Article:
HALIFAX — Scholars might have been too quick to portray Judas as a hero earlier this year, says a Nova Scotia professor who was part of the controversial project.
Craig Evans, who teaches New Testament studies at Acadia University, said mistakes were made in the interpretation of a 1,700-year-old copy of the Gospel of Judas unveiled by the National Geographic Society last April.
“We had it wrong,” Evans said from Wolfville, N.S. “Judas may not be a hero at all in the world view of the author of this writing, but just simply a fool.”
According to the fourth-century Christian text, Judas did as Jesus asked, betraying him so he could shed his earthly body and pave the way for salvation.
The scholars interpreted that as Judas being a hero rather than one of the most villainous characters in Christianity, as he is portrayed in the New Testament.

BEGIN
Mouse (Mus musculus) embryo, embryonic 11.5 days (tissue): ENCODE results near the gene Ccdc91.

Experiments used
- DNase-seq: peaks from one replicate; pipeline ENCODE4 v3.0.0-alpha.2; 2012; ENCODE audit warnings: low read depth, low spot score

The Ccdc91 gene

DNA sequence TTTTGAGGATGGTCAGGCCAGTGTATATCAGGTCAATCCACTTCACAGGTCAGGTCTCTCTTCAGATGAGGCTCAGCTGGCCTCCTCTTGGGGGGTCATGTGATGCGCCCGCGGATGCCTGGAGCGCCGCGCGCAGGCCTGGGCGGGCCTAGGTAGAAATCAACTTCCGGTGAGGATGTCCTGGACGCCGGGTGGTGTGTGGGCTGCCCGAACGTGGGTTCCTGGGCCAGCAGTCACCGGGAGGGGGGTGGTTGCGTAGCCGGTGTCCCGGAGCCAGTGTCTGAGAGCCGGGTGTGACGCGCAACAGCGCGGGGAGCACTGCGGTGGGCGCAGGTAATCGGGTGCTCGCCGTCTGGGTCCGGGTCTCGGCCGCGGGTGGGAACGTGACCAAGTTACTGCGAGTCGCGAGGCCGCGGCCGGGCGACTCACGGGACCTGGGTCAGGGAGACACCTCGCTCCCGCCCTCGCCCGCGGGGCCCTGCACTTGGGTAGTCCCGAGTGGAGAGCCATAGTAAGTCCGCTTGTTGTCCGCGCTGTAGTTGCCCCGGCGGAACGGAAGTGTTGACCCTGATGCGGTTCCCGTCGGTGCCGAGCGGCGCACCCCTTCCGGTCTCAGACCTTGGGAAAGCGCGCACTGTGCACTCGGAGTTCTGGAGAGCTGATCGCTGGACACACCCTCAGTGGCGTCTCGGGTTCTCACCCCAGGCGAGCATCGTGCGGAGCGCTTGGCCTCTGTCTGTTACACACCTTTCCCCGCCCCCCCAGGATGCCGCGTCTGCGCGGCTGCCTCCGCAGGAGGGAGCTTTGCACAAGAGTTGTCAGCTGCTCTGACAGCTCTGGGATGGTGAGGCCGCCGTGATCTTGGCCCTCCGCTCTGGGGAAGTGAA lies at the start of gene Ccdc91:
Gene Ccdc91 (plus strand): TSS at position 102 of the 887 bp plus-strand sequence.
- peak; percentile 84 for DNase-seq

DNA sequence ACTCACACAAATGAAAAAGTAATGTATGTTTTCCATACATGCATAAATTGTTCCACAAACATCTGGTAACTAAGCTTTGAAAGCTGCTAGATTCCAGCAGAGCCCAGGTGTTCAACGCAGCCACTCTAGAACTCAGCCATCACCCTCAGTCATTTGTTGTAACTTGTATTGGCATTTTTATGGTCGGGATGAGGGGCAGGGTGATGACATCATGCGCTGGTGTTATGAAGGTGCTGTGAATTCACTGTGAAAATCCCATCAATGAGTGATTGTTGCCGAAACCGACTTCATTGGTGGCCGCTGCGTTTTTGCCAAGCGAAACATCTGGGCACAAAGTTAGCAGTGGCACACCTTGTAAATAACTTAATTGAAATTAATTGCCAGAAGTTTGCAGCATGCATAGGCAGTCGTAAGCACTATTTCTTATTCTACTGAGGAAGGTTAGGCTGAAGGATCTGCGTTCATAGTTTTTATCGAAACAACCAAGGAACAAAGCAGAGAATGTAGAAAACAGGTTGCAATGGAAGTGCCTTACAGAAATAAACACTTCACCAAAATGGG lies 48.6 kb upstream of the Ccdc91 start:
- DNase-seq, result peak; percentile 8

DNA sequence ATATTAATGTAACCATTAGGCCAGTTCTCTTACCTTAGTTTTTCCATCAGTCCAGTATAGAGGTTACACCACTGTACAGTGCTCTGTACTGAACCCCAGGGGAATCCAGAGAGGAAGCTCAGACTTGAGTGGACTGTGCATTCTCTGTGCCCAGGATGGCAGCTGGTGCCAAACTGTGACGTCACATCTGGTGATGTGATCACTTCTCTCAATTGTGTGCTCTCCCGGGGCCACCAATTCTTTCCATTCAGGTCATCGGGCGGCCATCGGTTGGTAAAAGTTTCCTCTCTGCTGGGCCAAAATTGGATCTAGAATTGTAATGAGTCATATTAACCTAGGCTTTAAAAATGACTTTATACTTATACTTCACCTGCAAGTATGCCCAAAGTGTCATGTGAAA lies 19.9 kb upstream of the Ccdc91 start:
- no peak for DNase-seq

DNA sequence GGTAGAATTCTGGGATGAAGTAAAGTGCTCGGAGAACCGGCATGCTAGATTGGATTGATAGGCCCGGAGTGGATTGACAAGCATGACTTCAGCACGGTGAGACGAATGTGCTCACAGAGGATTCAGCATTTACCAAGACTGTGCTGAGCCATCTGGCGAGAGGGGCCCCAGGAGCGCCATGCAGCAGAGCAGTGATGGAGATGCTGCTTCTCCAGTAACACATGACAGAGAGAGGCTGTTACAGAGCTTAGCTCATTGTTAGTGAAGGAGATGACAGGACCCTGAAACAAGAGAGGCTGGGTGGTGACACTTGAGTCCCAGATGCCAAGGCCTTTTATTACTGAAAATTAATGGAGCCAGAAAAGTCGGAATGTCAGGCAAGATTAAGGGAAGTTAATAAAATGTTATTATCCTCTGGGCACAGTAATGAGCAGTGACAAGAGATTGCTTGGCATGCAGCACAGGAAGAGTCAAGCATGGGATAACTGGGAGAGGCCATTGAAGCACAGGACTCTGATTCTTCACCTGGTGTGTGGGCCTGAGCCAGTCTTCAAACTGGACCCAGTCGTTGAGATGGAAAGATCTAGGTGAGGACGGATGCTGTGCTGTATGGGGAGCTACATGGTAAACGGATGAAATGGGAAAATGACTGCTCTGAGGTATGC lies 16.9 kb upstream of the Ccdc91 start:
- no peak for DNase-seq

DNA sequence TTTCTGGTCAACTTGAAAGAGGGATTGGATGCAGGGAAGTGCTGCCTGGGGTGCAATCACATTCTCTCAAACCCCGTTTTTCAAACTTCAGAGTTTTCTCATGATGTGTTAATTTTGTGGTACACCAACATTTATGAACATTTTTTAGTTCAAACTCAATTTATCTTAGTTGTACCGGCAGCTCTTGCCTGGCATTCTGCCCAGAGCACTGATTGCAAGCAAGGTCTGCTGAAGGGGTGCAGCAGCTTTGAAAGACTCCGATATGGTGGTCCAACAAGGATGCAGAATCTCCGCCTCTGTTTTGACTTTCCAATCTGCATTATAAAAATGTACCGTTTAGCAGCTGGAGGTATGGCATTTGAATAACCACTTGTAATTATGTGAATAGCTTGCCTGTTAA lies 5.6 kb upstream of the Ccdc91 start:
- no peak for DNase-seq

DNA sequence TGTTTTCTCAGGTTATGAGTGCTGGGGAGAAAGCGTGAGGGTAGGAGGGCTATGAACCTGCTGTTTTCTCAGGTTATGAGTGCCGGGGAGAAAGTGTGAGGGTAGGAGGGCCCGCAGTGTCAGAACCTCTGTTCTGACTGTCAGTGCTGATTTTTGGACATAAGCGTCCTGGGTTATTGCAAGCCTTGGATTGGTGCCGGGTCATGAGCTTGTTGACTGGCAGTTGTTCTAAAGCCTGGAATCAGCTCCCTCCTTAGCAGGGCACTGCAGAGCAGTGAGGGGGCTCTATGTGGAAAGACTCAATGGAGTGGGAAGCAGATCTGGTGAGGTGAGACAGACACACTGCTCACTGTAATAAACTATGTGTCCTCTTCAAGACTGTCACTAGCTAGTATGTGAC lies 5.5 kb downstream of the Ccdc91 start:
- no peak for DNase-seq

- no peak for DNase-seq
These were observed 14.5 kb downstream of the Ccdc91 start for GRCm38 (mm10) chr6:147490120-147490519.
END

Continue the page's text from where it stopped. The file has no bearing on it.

“We all just assumed that Judas was a hero in the story,” said Evans, the only Canadian on the Gospel of Judas project. “He was lionized. He was the greatest of the 12 disciples and so forth.”
But Evans said he started having doubts about the interpretation of the document after an October conference in Ottawa.
“The question was raised, ‘Is Judas being interpreted correctly?’ It got me thinking maybe it wasn’t. So I just reread it and rethought it.”
Evans is now convinced the text reveals Jesus chose Judas not because he was the strongest disciple, but because he was the easiest to manipulate.
Dec. 6, 2006